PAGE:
Jon Kabat-Zinn has been described as Mr Mindfulness and it has been questioned whether mindfulness would have risen to the prominence it has without him. Willem Kuyken, a professor of clinical psychology at Oxford University, believes Kabat-Zinn‘s pioneering work may some day see him thought of as comparable to Darwin and Einstein – ‘What Darwin and Einstein did for biology and physics, Jon has done for the science of the human mind and heart’.
‘One very important domain of our lives and experience that we tend to miss, ignore, abuse, or lose control of – as a result of being in autopilot – is our own body’
Kabat-Zinn is convinced that mindfulness must now be expanded more than ever seen before, to challenge the way the world is run. He avows that ‘If this is another fad, I don’t want to have any part of it – but if in the past 50 years I had found something more meaningful, more healing, more transformative and with more potential social impact, I would be doing that’. Strong words indeed! It’s easy to understand why he still chooses to travel around the world, speaking with governments etc. to spread the message about what mindfulness can achieve. He has recently written a paper arguing that this could be a pivotal moment for our species to come to our senses, mobilising the mainstream world to recognise the power of mindfulness. He states that meditation is ‘the radical act of love and sanity’ that can help manage the fear and aversion he believes underpins so many of the world’s problems. He also comments ‘The human mind, when it doesn’t do the work of mindfulness, winds up becoming a prisoner of its myopic perspectives that puts ‘me’ above everything else. We are so caught up in the dualistic perspectives of ‘us’ and ‘them’, but ultimately there is no ‘them’ – that’s what we need to wake up to’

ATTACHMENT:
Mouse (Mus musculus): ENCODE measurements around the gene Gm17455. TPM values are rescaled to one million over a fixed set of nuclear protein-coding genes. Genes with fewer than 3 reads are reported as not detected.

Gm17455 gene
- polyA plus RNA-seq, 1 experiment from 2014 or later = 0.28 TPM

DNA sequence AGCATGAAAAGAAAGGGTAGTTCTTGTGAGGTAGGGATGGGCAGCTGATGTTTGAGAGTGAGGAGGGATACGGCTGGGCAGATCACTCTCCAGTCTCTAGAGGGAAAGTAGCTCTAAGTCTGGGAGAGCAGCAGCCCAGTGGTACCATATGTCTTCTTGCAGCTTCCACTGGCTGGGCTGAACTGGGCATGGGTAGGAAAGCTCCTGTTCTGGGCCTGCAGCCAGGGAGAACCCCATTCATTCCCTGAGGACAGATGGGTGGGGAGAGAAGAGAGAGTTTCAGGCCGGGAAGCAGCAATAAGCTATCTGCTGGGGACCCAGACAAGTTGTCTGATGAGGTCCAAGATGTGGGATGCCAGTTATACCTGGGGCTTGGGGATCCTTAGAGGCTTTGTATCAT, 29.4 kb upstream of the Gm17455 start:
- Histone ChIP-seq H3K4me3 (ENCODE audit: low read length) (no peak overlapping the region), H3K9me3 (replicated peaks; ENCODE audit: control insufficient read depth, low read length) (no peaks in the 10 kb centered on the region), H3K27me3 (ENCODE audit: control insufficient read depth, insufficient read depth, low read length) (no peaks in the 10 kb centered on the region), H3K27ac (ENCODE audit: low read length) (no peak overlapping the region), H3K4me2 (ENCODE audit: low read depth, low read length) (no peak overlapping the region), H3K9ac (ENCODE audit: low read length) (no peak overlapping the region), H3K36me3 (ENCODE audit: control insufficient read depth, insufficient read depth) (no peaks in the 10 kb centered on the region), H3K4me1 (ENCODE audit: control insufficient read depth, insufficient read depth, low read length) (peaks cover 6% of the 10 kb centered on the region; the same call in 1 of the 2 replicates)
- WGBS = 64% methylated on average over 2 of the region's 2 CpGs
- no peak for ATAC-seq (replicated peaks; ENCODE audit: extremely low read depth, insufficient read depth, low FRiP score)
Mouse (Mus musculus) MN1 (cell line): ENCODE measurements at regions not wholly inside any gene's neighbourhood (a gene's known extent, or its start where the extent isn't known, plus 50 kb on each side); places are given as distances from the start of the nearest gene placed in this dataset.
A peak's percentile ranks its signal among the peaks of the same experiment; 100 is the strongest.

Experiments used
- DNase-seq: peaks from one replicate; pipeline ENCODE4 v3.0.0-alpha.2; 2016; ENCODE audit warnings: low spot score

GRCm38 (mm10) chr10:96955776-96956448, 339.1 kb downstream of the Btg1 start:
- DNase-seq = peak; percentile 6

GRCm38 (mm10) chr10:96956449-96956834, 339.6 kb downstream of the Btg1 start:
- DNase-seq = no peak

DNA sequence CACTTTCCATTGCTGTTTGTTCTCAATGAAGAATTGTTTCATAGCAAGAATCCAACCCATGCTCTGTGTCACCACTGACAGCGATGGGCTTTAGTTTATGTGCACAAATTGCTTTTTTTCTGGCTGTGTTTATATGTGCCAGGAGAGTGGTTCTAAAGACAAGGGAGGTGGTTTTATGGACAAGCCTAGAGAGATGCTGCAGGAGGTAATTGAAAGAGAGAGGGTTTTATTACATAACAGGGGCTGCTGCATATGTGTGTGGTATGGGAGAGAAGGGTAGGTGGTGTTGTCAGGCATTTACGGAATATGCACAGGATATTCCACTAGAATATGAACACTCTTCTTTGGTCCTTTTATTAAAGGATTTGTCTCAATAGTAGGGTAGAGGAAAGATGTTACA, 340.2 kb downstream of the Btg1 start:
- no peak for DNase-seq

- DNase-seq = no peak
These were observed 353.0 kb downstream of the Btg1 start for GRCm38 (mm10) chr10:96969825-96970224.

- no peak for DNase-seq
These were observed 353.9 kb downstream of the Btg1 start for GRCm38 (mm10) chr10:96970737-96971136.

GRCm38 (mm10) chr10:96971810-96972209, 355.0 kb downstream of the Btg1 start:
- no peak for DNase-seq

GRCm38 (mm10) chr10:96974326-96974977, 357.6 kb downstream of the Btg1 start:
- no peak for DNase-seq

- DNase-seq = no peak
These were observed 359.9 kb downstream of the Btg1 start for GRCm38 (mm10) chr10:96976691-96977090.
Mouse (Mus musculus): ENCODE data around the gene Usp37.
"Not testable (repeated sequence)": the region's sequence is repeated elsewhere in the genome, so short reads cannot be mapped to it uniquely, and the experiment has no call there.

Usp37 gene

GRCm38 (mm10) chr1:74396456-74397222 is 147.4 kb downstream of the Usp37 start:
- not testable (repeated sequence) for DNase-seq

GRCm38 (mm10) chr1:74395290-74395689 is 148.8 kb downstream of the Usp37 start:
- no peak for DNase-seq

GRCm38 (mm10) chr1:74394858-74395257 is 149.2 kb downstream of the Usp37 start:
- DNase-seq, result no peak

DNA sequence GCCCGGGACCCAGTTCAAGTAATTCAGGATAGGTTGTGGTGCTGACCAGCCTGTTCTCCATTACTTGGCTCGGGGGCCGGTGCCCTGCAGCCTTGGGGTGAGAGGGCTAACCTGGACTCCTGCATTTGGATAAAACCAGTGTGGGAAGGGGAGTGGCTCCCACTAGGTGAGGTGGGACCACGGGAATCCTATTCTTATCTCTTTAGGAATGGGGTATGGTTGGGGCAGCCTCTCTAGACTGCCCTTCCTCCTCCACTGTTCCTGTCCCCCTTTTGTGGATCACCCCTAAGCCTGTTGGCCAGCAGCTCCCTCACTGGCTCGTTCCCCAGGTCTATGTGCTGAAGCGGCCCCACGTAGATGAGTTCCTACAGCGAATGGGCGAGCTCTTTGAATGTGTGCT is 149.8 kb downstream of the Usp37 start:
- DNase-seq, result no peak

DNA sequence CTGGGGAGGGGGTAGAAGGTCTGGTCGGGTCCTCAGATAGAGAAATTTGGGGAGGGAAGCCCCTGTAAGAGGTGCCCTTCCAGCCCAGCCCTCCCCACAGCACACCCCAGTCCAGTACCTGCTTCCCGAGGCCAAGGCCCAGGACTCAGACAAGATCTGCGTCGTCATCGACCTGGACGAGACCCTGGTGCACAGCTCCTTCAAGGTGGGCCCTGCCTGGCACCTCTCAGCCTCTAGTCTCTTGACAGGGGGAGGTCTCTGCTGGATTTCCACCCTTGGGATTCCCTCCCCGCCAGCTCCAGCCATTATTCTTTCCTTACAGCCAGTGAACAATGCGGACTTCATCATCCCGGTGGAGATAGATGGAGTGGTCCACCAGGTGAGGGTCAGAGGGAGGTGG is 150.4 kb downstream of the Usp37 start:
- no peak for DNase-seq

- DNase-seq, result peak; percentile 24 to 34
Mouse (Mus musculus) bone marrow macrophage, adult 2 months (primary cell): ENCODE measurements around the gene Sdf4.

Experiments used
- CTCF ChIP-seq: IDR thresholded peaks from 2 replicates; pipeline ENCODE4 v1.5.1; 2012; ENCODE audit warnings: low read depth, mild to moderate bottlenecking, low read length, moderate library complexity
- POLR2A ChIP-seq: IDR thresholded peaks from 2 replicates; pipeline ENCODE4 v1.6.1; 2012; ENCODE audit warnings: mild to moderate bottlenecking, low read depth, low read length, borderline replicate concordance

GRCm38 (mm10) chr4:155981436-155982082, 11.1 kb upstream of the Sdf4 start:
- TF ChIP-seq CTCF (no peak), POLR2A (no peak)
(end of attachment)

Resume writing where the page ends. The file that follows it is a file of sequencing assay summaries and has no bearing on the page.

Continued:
‘Our ability to touch love and kindness and be touched by them lies buried below our own fears and hurts, below our greed and our hatreds, below our desperate clinging to the illusion that we are operate and alone’
Kabat-Zinn says that ‘the science of meditation is in its infancy – we need decades more study; people talk about artificial intelligence and machine learning, but we haven’t scratched the surface of what human intelligence is really all about….’
A great book to learn about mindfulness, with Kabat-Zinn presenting the key attitudes and practises for transforming our lives.
The definitive book for our time on the connection between mindfulness and our physical and spiritual wellbeing.
A beautifully illustrated collection of 108 verses excerpted from Coming to our Senses to achieve deeper understanding of ourselves.
This CD can help begin or deepen a daily meditation practise to bring mindfulness into every aspect of life.
50 Mindfulness quotes
50 Mindfulness quotes to inspire and uplift us!
by Janette Grant 16th June 2018
Sometimes all we need is a visual reminder to keep us focusing on the present moment, so I thought I’d bring us a page of mindfulness quotes to give us a little extra inspiration. A good quote can quickly sum up something meaningful in just a few words and may even help us to understand mindfulness better.
Here are some of my favourite quotes from many of the main mindfulness leaders, and others, about being mindful in general:
I hope that the above quotes were inspiring to you, and especially hope that they have given you something new to reflect on for your mindfulness practice. I love to concentrate on a different quote every day and it definitely helps to have the image in my mind, along with the quote, to help me focus on the words.
If you’d like to continue exploring more inspirational quotes these will help you develop more mindfulness:
The Little Book of Wisdom: Change Your Outlook One Day at a Time – this is a collection of advice and teachings from the Dalai Lama, with his helpful insights on daily living, compassion and inner peace. Whatever our beliefs, his words have the power to calm and inspire us all.
Mindfulness Quotes: Thoughts for Meditation, Inner Peace and Change – short, powerful and easy to remember quotes, which make you think, meditate and help us live and feel our lives to their optimum. There are words of wisdom from Buddha, the Dalai Lama, Thich Nhãt Hanh and Jon Kabat-Zinn will show us how to live the present moment.
Mindfulness Affirmation Cards – create a clear, positive mindset with a pocketful of inspiration! These mindfulness cards feature beautiful images of nature and by helping us to focus on the present moment, we can calmly find peaceful resolutions to situations. They can help us monitor our thoughts and emotions, when we can progress to feeling more balanced, to bring calm and serenity to our lives.
11 Mindfulness Exercises
by Janette Grant 16th June 2018
I talked about mindfulness meditation in my last post and it’s the big thing at the moment, but sometimes in this busy world of ours we just don’t have the time for a long, formal practice; our mind is constantly scattering our thoughts and emotions, leaving us feeling stressed, highly strung and often very anxious.